Note: In the case of an ideal gas, we assume that intermolecular forces are zero. Thus π‘ˆπ‘ƒ = 0. Hence the internal energy is purely kinetic energy and depends only on temperature. In real gases, intermolecular forces are not zero, π‘ˆπ‘ƒ β‰  0.

Sign Convention

(i) Increase in internal energy is taken as positive and (ii) Decrease in internal energy is taken as negative.

Note: Heat and work are not state variables. They are modes of energy transfer to a system resulting in change in its internal energy.

First law of thermodynamics

When some quantity of heat (𝑑𝑄) is supplied to a system, then the quantity of heat absorbed by the system is equal to the sum of the increases in the internal energy of the system (π‘‘π‘ˆ) and the external work done by the system (π‘‘π‘Š) against the expansion. Mathematically,

𝑑𝑄 = π‘‘π‘ˆ + π‘‘π‘Š or 𝒅𝑸 = 𝒅𝑼 + 𝑷𝒅𝑽

Significance of first law

First law of thermodynamics is law of conservation of energy.

Specific heat capacities (Mayer’s relation)

From first law of thermodynamics, 𝑑𝑄 = π‘‘π‘ˆ + 𝑃𝑑𝑉

For one mole of gas, If 𝑑𝑄 is the heat absorbed at constant volume, then

𝑑𝑉 = 0.

That is, 𝑑𝑄 = 𝐢𝑉𝑑𝑇 or 𝐢𝑉 = 𝑑𝑄/𝑑𝑇

𝐢𝑉 = (𝑑𝑄/𝑑𝑇)𝑉 = (π‘‘π‘ˆ/𝑑𝑇)𝑉 or 𝐢𝑉 = π‘‘π‘ˆ/𝑑𝑇 βˆ’ βˆ’ βˆ’ (1)

Where the subscript V is dropped in the last step, since U of an ideal gas depends only on temperature. If 𝑑𝑄 is the heat absorbed at constant pressure, then 𝑑𝑄 = 𝐢𝑃𝑑𝑇 or 𝐢𝑃 = 𝑑𝑄/𝑑𝑇

𝐢𝑃 = (𝑑𝑄/𝑑𝑇)𝑃 = (π‘‘π‘ˆ/𝑑𝑇)𝑃 + (𝑃𝑑𝑉/𝑑𝑇)𝑃 or 𝐢𝑃 = (π‘‘π‘ˆ/𝑑𝑇) + (𝑃𝑑𝑉/𝑑𝑇)𝑃 βˆ’ βˆ’ βˆ’ (2)

The subscript P is dropped in the first term, since U of an ideal gas depends only on temperature. Now, for a mole of an ideal gas, 𝑃𝑉 = 𝑅𝑇 or 𝑃𝑑𝑉 = 𝑅𝑑𝑇

(𝑃𝑑𝑉/𝑑𝑇)𝑃 = 𝑅 βˆ’ βˆ’ βˆ’ (3)

Using the equations (1) and (3) in (2), We have, 𝐢𝑃 = 𝐢𝑉 + 𝑅

π‘ͺ𝑷 βˆ’ π‘ͺ𝑽 = 𝑹

Thermodynamic process

Any process in which the thermodynamic variables of a system change is known as a thermodynamic process.

Quasi-static process

A process in which the system departs only infinitesimally from the equilibrium state is known as a quasi-static process. In this process, the change in pressure or change in volume or change in temperature of the system is very, very small.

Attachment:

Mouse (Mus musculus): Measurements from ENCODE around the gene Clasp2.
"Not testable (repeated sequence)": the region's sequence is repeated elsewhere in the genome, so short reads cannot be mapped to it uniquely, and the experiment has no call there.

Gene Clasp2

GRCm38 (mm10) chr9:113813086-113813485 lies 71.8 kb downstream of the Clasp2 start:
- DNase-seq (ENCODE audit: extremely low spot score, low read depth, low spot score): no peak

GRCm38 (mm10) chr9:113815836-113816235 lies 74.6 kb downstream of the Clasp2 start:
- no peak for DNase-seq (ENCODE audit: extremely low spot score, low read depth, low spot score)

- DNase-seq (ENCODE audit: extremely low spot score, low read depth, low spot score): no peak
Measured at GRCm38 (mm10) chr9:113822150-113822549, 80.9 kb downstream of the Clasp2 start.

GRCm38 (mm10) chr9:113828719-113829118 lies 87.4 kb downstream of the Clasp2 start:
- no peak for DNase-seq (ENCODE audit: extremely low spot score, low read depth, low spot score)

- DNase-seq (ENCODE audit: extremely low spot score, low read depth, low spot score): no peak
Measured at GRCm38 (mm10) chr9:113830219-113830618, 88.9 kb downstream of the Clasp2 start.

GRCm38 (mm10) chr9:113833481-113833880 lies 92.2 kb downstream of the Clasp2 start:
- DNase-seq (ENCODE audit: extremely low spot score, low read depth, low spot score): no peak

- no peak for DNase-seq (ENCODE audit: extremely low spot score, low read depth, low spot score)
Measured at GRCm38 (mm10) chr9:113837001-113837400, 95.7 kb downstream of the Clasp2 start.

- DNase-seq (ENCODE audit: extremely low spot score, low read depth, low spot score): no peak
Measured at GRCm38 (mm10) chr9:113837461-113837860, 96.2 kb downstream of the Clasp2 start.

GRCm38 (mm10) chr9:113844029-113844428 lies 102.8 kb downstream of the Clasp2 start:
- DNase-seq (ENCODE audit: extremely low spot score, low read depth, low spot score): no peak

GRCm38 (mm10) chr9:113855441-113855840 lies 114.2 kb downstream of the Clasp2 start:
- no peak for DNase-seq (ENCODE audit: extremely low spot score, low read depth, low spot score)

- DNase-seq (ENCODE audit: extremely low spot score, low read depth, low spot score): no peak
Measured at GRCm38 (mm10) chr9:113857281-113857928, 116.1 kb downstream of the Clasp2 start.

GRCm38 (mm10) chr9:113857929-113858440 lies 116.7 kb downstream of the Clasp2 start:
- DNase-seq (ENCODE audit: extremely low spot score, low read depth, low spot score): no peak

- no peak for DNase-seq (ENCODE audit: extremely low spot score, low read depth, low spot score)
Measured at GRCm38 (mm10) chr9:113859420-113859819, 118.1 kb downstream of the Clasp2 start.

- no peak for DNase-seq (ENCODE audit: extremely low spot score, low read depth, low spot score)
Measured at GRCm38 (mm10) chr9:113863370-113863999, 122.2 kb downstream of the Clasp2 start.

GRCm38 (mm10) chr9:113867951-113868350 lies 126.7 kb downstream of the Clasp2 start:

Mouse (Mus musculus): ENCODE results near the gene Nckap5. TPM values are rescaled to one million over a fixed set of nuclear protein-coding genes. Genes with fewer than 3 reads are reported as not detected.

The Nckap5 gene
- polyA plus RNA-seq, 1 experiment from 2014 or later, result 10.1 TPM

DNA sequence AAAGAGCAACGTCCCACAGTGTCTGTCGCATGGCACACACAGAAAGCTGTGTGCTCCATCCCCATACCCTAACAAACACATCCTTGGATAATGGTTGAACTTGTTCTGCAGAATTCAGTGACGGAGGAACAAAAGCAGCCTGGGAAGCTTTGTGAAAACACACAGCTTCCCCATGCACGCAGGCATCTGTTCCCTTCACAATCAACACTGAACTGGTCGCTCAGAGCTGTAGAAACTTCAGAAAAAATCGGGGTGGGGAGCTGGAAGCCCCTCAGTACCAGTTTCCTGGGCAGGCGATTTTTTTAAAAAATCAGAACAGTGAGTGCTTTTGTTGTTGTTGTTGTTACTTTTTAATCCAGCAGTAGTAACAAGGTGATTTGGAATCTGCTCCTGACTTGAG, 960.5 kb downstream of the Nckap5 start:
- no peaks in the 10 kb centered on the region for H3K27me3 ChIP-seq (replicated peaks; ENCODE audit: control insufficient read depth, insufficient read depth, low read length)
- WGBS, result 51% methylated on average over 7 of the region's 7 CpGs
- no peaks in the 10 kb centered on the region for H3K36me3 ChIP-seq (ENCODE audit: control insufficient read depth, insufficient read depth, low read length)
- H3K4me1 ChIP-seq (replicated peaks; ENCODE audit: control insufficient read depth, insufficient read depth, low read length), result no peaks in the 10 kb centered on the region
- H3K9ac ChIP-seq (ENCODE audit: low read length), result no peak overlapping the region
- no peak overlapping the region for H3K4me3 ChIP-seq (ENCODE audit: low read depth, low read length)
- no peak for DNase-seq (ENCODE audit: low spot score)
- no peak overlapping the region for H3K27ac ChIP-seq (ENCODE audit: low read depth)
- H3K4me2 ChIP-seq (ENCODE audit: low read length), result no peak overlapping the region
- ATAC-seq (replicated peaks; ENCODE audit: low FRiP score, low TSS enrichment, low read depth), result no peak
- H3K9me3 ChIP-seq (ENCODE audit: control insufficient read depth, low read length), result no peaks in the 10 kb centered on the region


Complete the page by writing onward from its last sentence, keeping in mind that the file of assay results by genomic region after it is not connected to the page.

Note: Non-equilibrium states of a system are difficult to deal with. It is, therefore, convenient to imagine an ideal process in which at every stage the system is an equilibrium state. Such a process is infinitesimally slow, hence the name quasi-static.

Isothermal process

A process in which the temperature of the system is kept constant throughout is called an isothermal process. In this case 𝑃 and 𝑉 changes, but 𝑇 = π‘π‘œπ‘›π‘ π‘‘π‘Žπ‘›π‘‘. As the temperature is constant, no change in internal energy, π‘‘π‘ˆ = 0. From the first law of thermodynamics,

𝑑𝑄 = π‘‘π‘ˆ + π‘‘π‘Š

𝑑𝑄 = π‘‘π‘Š or 𝑑𝑄 = 𝑃𝑑𝑉

Heat supplied in an isothermal process is used to do work against the surrounding. Ex: Boiling of a liquid, melting of wax or ice, etc.

Expression for Work done during an Isothermal process

Consider an ideal gas that changes its state from 𝑃𝑖, 𝑉𝑖 to 𝑃𝑓, 𝑉𝑓 at a constant temperature. The work done is given by,

(since 𝑃𝑉 = πœ‡π‘…π‘‡)

π‘Š = πœ‡π‘…π‘‡[ln 𝑉]𝑉𝑖𝑉𝑓

𝑾 = 𝝁𝑹𝑻 π₯𝐧[𝑽𝒇/π‘½π’Š]


(i) If 𝑉𝑓 > 𝑉𝑖 then π‘Š = π‘π‘œπ‘ π‘–π‘‘π‘–π‘£π‘’.

(ii) If 𝑉𝑖 > 𝑉𝑓 then π‘Š = π‘›π‘’π‘”π‘Žπ‘‘π‘–π‘£π‘’.


The pressure-volume curve for a fixed temperature is called an isotherm.

Adiabatic process

The process in which heat energy neither enters nor leaves the system is called adiabatic process. In this case, 𝑃, 𝑉 and 𝑇 change, but 𝑑𝑄 = 0. From first law of thermodynamics,

𝑑𝑄 = π‘‘π‘ˆ + π‘‘π‘Š

π‘‘π‘Š = βˆ’π‘‘π‘ˆ

When gas expands adiabatically, π‘Š is positive. Therefore, π‘‘π‘ˆ must be negative. That is internal energy of the system decreases. Ex: Bursting of an automobile tube inflated with air, propagation of sound waves in a gas.

Expression for work done during an adiabatic process

Let a gas in state 𝑃𝑖, 𝑉𝑖, 𝑇𝑖 be adiabatically expand to the state 𝑃𝑓, 𝑉𝑓, 𝑇𝑓

Work done in the process is,

For an adiabatic process, 𝑃𝑉𝛾 = π‘π‘œπ‘›π‘ π‘‘π‘Žπ‘›t

π‘Š = (π‘π‘œπ‘›π‘ π‘‘π‘Žπ‘›π‘‘/(1 – 𝛾))[𝑉𝑓1βˆ’π›Ύ βˆ’ 𝑉𝑖1βˆ’π›Ύ]

π‘Š = (1/(1 – 𝛾))[(π‘π‘œπ‘›π‘ π‘‘π‘Žπ‘›π‘‘ Γ— 𝑉𝑓1βˆ’π›Ύ) – (π‘π‘œπ‘›π‘ π‘‘π‘Žπ‘›π‘‘ Γ— 𝑉𝑖1βˆ’π›Ύ)]

π‘Š = (1/(1 – 𝛾))[𝑃𝑓𝑉𝛾𝑓𝑉𝑓1βˆ’π›Ύ βˆ’ 𝑃𝑖𝑉𝑖𝛾𝑉𝑖1βˆ’π›Ύ]

π‘Š = (1/(1 – 𝛾))[𝑃𝑓𝑉𝑓 βˆ’ 𝑃𝑖𝑉𝑖]

π‘Š = (1/(1 – 𝛾))[πœ‡π‘…π‘‡π‘“ βˆ’ πœ‡π‘…π‘‡π‘–]

π‘Š = (1/(1 – 𝛾))πœ‡π‘…(𝑇𝑓 βˆ’ 𝑇𝑖)

𝑾 = 𝝁𝑹(π‘»π’Š βˆ’ 𝑻𝒇)/(𝜸 – 𝟏)


(i) If 𝑇𝑓 < 𝑇𝑖, π‘Š > 0 (π‘π‘œπ‘ π‘–π‘‘π‘–π‘£π‘’), Temperature decreases when the gas expands.

(ii) If 𝑇𝑓 > 𝑇𝑖, π‘Š < 0 (π‘›π‘’π‘”π‘Žπ‘‘π‘–π‘£π‘’), Temperature increases when the gas compressed.

Isochoric process

A thermodynamic process that takes place at constant volume is called isochoric process. As the volume is kept constant, π‘‘π‘Š = 0 From first law of thermodynamics,